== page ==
August 5, 2023
March 21, 2023
December 19, 2022
December 19, 2022
March 31, 2022
Sustainable Seafood Tour Spotlight: Jennifer Bushman
This chef and aquaculture champion wants to change the way we think about farmed seafood
Some people are bitten by the wine bug. Jennifer Bushman was “hooked” by sustainable seafood. While traveling on a cookbook tour 15 years ago, her agent called with an irresistible proposal to help bring to market a new brand of sustainably farmed salmon. She accepted the offer and her career took a new, exciting and wholly unexpected turn. Today, as a chef, speaker, strategist and consultant for the sustainable aquaculture community, she aims to change the way people think about farmed seafood.
“We farm everything else at scale in our food system,” she told St. Supéry CEO Emma Swain during an episode of the winery’s “St. Supéry Sips” podcast series. “We farm our lettuce greens, we farm our grapes for wine. But for some reason, people will go into a restaurant, look at the fish and seafood, and ask, ‘Is it wild or farmed?’”
Just as there are responsible ways to raise chicken, she noted, there are sustainable methods for farming fish and seafood. “We’re already eating more farmed fish in the United States than we eat wild,” she said, “but there’s a responsible, ethical way to source that. And it really deserves a seat at the Future of Food table.”
Bushman’s focus is on “blue foods,” which encompass all of the different edible organisms that come from the world’s oceans and fresh waterways. This essential food system is severely depleted, either fished to capacity or to over-capacity. Sustainable aquaculture can help restore balance and preserve wild stocks for island nations and other places that rely on them for survival.
“That choice you make on the plate is a great starting point,” Bushman said, “meaning that you’re taking your dollars and putting them toward the things you care about.” Just as one might choose to purchase wine from producers who take care of the land and the environment, seafood lovers can support water farmers who embrace sustainable practices.
Another way to contribute, she added, is by swapping overfished, traditionally wild species like bluefin tuna for more sustainable alternatives. As an example, Bushman pointed to Blue Ocean Mariculture off the coast of Hawaii, which offers a sustainably farmed kanpachi that tastes phenomenal in dishes like ceviche and poke.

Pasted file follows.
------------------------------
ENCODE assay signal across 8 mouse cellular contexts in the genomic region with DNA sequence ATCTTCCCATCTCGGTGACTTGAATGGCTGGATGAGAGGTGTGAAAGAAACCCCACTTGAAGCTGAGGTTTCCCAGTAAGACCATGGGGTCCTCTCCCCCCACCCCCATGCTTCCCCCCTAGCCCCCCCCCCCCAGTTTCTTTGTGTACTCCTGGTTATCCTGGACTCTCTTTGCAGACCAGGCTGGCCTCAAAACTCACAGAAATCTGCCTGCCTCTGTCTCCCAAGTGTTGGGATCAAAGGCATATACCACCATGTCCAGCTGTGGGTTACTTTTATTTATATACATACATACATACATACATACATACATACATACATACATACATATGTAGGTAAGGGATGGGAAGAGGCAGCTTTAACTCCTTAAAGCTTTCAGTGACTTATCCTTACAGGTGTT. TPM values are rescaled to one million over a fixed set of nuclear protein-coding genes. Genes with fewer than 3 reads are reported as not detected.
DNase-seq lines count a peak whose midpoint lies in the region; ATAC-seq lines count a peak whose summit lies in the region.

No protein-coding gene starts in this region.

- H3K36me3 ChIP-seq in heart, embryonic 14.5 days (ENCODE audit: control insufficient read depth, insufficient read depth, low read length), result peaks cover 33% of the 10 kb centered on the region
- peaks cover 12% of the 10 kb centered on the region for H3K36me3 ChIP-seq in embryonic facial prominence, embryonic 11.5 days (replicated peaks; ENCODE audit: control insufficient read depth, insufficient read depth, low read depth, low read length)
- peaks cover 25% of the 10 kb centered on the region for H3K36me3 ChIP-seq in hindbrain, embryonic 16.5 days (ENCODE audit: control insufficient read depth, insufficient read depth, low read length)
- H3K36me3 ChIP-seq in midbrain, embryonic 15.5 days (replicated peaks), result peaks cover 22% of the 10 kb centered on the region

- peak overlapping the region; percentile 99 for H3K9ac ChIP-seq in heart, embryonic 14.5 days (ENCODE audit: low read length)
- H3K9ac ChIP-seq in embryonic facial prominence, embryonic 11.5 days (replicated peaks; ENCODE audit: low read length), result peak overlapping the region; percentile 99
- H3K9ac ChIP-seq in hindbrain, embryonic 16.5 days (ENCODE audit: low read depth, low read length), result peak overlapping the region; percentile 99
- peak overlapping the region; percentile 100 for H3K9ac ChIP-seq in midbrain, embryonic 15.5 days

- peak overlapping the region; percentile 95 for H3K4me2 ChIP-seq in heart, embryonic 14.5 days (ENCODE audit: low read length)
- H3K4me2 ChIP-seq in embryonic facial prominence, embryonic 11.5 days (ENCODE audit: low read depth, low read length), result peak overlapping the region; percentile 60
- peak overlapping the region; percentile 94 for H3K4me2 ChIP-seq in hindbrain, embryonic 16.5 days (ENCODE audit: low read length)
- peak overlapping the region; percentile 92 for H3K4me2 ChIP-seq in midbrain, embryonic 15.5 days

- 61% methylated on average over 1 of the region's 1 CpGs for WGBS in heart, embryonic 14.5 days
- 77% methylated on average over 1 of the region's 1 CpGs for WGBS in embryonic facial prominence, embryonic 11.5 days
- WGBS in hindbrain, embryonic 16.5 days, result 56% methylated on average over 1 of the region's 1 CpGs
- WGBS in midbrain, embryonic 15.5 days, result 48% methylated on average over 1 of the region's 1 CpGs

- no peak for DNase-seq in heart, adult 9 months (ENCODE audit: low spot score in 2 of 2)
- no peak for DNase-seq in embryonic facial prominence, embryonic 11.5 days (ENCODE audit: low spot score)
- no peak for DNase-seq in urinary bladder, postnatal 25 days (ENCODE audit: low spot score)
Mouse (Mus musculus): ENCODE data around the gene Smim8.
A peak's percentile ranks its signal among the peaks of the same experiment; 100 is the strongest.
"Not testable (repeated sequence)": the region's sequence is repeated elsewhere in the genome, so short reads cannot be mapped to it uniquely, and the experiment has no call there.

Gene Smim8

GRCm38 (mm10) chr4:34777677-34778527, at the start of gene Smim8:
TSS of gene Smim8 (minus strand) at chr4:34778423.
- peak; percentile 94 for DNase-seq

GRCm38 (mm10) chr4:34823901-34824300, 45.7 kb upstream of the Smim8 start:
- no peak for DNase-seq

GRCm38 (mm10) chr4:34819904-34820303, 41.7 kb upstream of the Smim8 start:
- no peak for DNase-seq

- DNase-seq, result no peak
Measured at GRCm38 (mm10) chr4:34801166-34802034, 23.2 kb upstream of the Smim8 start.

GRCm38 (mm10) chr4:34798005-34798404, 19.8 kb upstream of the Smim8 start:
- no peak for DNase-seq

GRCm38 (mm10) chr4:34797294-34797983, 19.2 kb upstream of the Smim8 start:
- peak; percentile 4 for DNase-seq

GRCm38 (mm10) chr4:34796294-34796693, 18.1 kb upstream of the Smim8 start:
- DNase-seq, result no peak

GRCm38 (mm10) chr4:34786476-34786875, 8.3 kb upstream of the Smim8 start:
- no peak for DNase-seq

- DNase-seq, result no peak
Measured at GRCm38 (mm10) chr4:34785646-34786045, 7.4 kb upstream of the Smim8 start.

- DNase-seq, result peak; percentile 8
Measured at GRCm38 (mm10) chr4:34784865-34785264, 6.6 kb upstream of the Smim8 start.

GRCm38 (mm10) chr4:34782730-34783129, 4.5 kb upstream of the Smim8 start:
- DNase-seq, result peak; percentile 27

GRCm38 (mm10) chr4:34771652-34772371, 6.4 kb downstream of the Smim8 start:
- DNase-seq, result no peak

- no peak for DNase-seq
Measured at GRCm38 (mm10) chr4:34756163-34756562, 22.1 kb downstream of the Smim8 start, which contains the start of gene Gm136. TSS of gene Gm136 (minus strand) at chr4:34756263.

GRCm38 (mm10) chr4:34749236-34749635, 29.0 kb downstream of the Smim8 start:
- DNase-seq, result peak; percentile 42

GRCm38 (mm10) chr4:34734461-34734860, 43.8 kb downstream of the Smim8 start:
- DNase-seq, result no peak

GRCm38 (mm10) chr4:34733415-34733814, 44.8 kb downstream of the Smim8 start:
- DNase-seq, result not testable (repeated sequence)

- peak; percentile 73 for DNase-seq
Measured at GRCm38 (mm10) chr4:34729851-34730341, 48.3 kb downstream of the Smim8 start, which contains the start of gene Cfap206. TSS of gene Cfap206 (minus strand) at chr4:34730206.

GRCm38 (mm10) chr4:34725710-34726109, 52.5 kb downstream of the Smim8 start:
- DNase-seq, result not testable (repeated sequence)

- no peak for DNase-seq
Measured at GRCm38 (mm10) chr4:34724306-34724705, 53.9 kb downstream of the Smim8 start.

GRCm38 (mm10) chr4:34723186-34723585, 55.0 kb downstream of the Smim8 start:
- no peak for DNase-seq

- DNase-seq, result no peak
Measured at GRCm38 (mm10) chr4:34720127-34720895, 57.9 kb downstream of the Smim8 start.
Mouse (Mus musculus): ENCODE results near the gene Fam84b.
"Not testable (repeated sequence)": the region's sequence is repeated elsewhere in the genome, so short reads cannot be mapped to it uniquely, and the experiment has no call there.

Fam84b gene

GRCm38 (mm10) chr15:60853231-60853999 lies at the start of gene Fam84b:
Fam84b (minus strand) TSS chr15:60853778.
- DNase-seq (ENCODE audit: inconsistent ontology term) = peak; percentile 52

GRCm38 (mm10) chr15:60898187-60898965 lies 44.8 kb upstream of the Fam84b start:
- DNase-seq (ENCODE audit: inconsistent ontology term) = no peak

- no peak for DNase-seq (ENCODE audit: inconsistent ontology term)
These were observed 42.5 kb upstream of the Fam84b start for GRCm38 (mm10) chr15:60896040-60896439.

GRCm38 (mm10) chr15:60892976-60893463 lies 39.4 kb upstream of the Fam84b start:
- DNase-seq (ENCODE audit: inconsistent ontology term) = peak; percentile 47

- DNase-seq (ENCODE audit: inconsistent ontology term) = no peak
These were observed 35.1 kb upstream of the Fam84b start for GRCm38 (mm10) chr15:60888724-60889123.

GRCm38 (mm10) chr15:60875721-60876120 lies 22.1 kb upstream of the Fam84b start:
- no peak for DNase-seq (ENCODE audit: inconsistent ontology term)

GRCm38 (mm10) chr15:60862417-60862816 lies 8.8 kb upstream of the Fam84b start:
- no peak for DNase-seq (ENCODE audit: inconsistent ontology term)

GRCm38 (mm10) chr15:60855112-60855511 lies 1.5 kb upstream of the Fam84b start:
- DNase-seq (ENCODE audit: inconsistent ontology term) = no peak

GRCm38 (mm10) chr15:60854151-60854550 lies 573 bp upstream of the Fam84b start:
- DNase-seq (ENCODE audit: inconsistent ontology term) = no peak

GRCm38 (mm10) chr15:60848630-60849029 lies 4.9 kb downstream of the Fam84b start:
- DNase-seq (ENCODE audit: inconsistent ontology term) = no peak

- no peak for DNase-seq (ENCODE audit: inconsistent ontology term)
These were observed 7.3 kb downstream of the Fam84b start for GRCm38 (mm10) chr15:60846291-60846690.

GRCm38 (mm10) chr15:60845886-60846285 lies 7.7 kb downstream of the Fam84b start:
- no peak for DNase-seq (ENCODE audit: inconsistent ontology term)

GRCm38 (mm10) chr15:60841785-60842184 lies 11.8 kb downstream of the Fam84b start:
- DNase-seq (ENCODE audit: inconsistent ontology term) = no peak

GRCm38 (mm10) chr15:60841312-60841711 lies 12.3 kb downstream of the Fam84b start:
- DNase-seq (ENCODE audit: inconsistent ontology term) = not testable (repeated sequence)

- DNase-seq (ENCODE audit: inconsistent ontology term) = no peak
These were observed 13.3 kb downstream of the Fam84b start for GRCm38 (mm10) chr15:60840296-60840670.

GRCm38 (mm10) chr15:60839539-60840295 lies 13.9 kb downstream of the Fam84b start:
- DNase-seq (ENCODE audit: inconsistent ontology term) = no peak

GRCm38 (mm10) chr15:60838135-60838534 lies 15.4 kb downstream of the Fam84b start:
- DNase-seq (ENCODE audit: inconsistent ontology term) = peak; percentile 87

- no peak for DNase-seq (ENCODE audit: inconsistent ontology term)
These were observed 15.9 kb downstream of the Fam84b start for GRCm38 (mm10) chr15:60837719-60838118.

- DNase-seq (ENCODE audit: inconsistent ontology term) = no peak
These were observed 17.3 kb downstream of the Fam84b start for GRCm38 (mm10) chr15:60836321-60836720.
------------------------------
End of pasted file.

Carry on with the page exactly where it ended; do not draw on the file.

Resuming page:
For those seeking out sustainable seafood, Bushman recommended using the Monterey Bay Aquarium Seafood Watch search tool to check the ratings by species and country of origin. She also pointed to branded farms that sell their products through stores such as Whole Foods, including striped bass purveyor Pacifico Aquiculture, and third-generation salmon farmer Kvarøy Arctic. Sustainable seafood lovers can also follow the Fed by Blue campaign, launched by Bushman with other industry veterans to increase the availability and transparency of responsibly sourced blue food.
Supporting sustainable blue food isn’t only about fish and shellfish. Seaweed also plays an important role as part of multi-trophic systems. Under this practice, multiple organisms are farmed together to improve efficiency, reduce waste and provide ecosystem benefits. Lower-level species like seaweed derive nutrients from the waste products of higher species, so no additional inputs are needed.
“We might be farming a finfish, but alongside of it, we’re also farming bivalves like the oysters and mussels, and seaweed,” Bushman explained. Including seaweed in such systems can be enormously beneficial, she added, because it lowers the water’s nitrogen and acidification levels, absorbs carbon, and assists in regenerating fish populations.
As with grapes, there are many different varieties of seaweed, each with its own flavor and combination of nutrients. Bushman has seen chefs use seaweed in stunningly creative ways, from topping grilled mussels with sea lettuce sauce to adorning cheesecake with caramelized sea grapes.
Beyond the kitchen and dining room, sustainable aquaculture supporters can do their part by urging politicians to grant licenses to responsible farmers. “One of the big issues that we’re having right now in the United States is that coastal landowners don’t want to see these farms in their backyards,” she explained. “In Washington state, 927 licenses to farm oysters and mussels were denied by a judge because of a false narrative from these coastal landowners. So I think we all have to get involved.”
Bushman also believes it’s time to allow more aquaculture in federal waters. “It’s going to be important to create the food that we need in the United States because we have a seafood deficit right now,” she said. “We import more than 70 percent of our fish and seafood, so we need to farm more in U.S. waters. But we need to do it right.”
Check out this great “Blue Food” recipe from Jennifer Bushman here
April 1, 2022